$2.7-million funding going to PEI College of Piping
The Canadian government has recognized the cultural and community contributions and importance of the College of Piping & Celtic Performing Arts in Summerside, Prince Edward Island, with a combined contribution of $2.7-million in funding mainly to go towards the redevelopment of the institution’s performance facilities.
The 20-year-old theatre has reached the end of its life and was essentially condemned due to its unsafe condition of disrepair. After a study, the College decided that a high-quality fixed-roof theatre made the most sense, allowing the organization to hold shows throughout the year, including during the notoriously harsh Maritimes winters. The old theatre was only operable for about two months of the year.
The Canadian Liberal federal government agreed with the plan submitted and today announced $2.7-million in funding, with the Canadian Heritage Ministry kicking in $1.5-million through its Canada Cultural Spaces Fund, and the Atlantic Canada Opportunities Agency (ACOA) contributing $1.2-million through its Innovative Communities Fund.
Some $805,000 is remaining to complete the project, and the College’s board, staff and volunteers will begin a capital fundraising campaign.
“The College of Piping is in the midst of another great transitional period, and changed its mission statement to better reflect its educational mandate: ‘Empowering students to realize their full potential through Celtic Performing Arts,'” said James MacHattie, Director of the Music Program at the College. “This new multi-purpose facility will give us greater possibilities and flexibility in realizing that. The capital campaign will be carried out under the tagline ‘Building on the past, growing the future,’ paying respect to the foundation of the institution and the late Scott MacAulay, the stabilization brought back by Karen Hatcher after the shaky years following Scott’s death, and looking forward to future developments.”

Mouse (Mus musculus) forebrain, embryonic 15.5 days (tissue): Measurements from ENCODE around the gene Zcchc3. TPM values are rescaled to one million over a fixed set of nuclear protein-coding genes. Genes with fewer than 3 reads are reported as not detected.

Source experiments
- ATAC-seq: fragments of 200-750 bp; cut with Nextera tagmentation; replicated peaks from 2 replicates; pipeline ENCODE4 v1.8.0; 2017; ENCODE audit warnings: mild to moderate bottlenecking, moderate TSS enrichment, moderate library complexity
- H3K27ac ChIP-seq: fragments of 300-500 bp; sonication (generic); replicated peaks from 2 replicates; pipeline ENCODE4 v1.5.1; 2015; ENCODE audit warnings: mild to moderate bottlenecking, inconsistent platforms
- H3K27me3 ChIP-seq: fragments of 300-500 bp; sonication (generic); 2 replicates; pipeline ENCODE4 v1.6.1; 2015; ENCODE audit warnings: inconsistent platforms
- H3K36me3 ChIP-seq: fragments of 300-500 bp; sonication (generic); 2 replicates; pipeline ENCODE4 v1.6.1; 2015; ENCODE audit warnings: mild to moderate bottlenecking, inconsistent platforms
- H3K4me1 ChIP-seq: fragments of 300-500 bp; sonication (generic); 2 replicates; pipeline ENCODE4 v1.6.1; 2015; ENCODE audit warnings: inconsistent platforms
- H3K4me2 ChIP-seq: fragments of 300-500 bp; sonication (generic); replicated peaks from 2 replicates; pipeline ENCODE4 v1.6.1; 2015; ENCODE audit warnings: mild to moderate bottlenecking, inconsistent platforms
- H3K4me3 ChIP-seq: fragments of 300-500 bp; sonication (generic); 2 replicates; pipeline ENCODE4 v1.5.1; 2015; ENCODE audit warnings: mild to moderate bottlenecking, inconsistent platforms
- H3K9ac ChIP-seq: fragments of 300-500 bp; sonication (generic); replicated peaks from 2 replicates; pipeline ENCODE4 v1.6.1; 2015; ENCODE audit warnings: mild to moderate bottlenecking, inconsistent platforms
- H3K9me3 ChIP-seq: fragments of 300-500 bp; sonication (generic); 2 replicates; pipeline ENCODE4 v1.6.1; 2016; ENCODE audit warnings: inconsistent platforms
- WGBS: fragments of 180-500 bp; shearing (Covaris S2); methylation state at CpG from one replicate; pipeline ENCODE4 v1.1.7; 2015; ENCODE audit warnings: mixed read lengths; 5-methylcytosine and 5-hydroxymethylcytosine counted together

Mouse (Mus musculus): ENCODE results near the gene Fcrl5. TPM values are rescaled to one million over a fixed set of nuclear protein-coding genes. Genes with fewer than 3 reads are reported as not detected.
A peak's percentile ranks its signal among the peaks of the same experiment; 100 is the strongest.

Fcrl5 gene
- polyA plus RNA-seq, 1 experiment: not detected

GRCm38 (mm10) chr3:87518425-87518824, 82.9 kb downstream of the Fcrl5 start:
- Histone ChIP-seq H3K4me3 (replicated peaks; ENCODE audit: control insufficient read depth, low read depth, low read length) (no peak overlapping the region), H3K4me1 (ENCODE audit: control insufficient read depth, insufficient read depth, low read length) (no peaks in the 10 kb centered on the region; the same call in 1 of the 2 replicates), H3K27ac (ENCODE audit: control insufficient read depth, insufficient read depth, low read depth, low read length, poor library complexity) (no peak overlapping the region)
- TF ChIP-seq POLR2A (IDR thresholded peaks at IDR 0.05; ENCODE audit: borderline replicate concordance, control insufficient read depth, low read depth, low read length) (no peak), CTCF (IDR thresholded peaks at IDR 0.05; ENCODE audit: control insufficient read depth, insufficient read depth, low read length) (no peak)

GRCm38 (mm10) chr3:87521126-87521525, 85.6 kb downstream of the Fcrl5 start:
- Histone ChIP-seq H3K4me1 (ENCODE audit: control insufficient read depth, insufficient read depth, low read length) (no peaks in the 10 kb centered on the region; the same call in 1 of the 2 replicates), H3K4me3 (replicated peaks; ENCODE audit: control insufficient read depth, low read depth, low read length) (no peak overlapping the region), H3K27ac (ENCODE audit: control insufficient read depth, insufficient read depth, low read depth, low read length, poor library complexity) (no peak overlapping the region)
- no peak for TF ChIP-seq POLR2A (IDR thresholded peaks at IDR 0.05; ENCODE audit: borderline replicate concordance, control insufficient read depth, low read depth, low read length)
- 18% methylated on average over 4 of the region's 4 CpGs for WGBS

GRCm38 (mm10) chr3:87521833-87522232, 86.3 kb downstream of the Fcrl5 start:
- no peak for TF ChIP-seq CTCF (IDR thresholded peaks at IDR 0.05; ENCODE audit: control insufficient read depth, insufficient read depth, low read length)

The new 300-seat facility is expected to be completed in 2017, and the theatre will be designed acoustically specifically for pipes and drums, with every audience member able to hear both sections clearly from every part of the stage.
The organization in 2014 held a fundraising campaign to cover costs of repairs to the theatre’s roof, which enabled performances to continue for another two seasons.